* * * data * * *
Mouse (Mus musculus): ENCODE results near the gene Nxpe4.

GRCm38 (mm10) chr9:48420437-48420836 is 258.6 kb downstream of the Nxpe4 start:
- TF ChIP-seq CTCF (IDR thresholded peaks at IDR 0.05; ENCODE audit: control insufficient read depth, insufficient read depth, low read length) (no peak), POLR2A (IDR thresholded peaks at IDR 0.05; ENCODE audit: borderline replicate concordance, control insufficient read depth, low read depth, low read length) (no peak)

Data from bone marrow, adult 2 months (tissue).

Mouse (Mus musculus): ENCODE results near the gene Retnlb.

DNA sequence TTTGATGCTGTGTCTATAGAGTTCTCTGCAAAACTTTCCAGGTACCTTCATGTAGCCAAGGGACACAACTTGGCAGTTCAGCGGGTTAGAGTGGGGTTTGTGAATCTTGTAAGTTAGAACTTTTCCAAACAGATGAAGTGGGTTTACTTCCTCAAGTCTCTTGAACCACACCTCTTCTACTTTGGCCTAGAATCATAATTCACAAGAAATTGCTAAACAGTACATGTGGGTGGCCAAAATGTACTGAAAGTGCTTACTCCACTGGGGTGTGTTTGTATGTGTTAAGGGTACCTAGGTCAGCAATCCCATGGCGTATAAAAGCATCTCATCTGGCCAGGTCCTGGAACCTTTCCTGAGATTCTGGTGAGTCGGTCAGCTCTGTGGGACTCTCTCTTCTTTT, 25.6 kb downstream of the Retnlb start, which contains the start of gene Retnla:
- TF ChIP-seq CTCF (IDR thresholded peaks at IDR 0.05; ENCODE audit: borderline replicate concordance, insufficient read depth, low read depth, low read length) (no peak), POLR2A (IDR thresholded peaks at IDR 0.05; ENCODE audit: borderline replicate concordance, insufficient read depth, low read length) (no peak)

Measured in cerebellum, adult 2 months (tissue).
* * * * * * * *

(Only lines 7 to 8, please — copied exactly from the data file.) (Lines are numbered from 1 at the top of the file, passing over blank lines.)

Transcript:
- TF ChIP-seq CTCF (IDR thresholded peaks at IDR 0.05; ENCODE audit: borderline replicate concordance, insufficient read depth, low read depth, low read length) (no peak), POLR2A (IDR thresholded peaks at IDR 0.05; ENCODE audit: borderline replicate concordance, insufficient read depth, low read length) (no peak)

Measured in cerebellum, adult 2 months (tissue).